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November 4, 2013 / conservadox

Dvar Torah- Vayetze

This Torah portion begins with Jacob’s dream about angels climbing up and down a latter.  After waking up Jacob makes some kind of pledge at Gen. 28:22, which many sources translate as a pledge to tithe to God (see here and here for example).

Scharfstein’s translation differs.   He writes that Jacob says “Everything that you give me, I will offer a tenth to charity.”  In his commentary, he adds: “Sharing our plenty with less fortunate members of society is very important, but it has to be done in such a way that the other person does not see himself as a beggar.”  Thus, Scharfstein would apparently disapprove of giving to panhandlers.

 I think Scharfstein is letting the best be the enemy of the good here.  It is certainly true that more anonymous charity is better.  However, Maimonides lists eight levels of charity; the higher levels are indeed more anonymous, but the sixth (and presumably the seventh and eighth as well) involve giving directly to a poor person after being asked.  Thus, Maimonides asserts that giving directly to another is one of the lower levels of charity, but still better than nothing.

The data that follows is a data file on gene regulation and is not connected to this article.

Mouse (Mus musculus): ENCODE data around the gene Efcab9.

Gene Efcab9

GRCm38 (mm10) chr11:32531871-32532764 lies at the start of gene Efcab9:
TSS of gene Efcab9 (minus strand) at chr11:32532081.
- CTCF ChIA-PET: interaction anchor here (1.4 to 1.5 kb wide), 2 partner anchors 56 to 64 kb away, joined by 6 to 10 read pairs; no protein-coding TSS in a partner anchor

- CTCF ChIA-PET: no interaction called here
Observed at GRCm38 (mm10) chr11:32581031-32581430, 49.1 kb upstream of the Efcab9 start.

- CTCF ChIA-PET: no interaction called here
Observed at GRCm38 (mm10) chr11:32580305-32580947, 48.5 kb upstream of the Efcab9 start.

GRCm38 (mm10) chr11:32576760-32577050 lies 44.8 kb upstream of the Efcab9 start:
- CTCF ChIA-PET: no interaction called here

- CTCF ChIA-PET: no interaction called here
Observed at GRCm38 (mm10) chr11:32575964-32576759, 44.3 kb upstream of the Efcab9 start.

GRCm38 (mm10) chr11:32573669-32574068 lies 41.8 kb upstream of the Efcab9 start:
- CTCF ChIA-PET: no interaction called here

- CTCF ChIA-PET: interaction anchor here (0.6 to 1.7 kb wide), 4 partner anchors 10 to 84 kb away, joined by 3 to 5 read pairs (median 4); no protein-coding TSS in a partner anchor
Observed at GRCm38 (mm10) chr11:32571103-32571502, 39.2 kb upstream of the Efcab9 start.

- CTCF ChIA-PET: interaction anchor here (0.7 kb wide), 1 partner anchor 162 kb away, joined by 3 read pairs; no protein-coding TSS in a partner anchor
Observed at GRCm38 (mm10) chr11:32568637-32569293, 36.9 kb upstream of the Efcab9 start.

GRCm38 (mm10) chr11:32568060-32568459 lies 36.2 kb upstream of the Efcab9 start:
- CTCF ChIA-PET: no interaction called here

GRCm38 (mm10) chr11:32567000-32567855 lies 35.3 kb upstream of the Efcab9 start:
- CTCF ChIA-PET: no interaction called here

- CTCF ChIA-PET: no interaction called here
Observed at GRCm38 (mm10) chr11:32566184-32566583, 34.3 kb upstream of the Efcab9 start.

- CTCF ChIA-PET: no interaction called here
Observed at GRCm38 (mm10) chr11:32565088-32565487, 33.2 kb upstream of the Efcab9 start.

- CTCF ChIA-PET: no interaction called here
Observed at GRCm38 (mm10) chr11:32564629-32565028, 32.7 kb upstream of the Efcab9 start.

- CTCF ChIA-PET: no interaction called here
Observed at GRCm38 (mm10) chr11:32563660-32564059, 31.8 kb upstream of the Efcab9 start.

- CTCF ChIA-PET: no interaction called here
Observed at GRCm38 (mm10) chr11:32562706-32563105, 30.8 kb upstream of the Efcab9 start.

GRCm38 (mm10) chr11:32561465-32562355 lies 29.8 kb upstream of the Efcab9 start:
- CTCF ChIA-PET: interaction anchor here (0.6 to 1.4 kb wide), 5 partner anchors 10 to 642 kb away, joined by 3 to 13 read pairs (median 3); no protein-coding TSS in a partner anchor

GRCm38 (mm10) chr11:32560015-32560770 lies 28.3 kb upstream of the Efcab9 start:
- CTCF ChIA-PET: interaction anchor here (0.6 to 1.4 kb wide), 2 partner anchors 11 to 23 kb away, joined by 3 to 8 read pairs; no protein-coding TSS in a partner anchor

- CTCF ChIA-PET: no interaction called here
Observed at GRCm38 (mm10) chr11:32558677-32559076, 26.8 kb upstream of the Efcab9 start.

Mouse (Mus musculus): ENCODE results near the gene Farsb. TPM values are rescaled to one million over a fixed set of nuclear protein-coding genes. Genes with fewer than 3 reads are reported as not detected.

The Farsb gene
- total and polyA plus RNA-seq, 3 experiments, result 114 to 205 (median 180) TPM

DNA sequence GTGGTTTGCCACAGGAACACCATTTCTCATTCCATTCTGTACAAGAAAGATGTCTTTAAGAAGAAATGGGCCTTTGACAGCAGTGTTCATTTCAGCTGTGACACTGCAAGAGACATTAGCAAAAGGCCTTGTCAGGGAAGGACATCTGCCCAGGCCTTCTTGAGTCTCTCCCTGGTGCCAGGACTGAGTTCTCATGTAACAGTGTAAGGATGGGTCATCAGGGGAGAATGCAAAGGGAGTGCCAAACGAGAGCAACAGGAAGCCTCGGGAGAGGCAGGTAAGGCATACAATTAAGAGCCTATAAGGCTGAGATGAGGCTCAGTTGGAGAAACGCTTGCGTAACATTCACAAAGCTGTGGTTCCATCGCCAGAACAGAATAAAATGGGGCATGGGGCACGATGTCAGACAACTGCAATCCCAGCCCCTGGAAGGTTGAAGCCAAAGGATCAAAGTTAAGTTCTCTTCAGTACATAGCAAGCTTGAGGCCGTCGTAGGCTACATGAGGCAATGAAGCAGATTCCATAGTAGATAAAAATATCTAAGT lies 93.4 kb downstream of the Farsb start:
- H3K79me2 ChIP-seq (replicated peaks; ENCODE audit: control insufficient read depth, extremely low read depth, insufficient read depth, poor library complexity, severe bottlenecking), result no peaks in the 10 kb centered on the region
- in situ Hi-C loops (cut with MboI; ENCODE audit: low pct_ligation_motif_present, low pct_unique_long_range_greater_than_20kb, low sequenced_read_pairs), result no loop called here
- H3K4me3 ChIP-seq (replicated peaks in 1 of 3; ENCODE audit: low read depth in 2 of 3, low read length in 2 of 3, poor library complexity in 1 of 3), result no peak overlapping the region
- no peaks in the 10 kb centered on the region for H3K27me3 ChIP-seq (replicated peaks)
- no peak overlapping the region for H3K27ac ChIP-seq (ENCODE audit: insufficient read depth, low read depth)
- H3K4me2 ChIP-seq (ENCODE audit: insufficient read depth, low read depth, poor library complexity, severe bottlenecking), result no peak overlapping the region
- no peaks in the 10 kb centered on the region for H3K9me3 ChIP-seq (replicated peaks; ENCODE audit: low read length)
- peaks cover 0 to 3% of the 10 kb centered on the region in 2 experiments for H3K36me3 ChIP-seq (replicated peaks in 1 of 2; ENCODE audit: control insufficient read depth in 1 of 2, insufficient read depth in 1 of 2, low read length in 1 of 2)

Having said that, there are all sorts of complexities relating to giving to beggars.  Rabbi Joseph Telushkin writes in favor of doing so (I think in the Book of Jewish Values, but it is not in front of me so I am not sure).  However, if you google “+ halacha + beggars” you will find a range of views- and discussion of unusual scenarios as well. For example, one israeli rabbi discouraged motorists from giving to panhandlers at traffic lights, reasoning that this particular mode of giving risks increasing the number of car crashes.  

Nevertheles, my broader philosophical point stands, which is that less-than-ideal conduct is still often better than nothing. 

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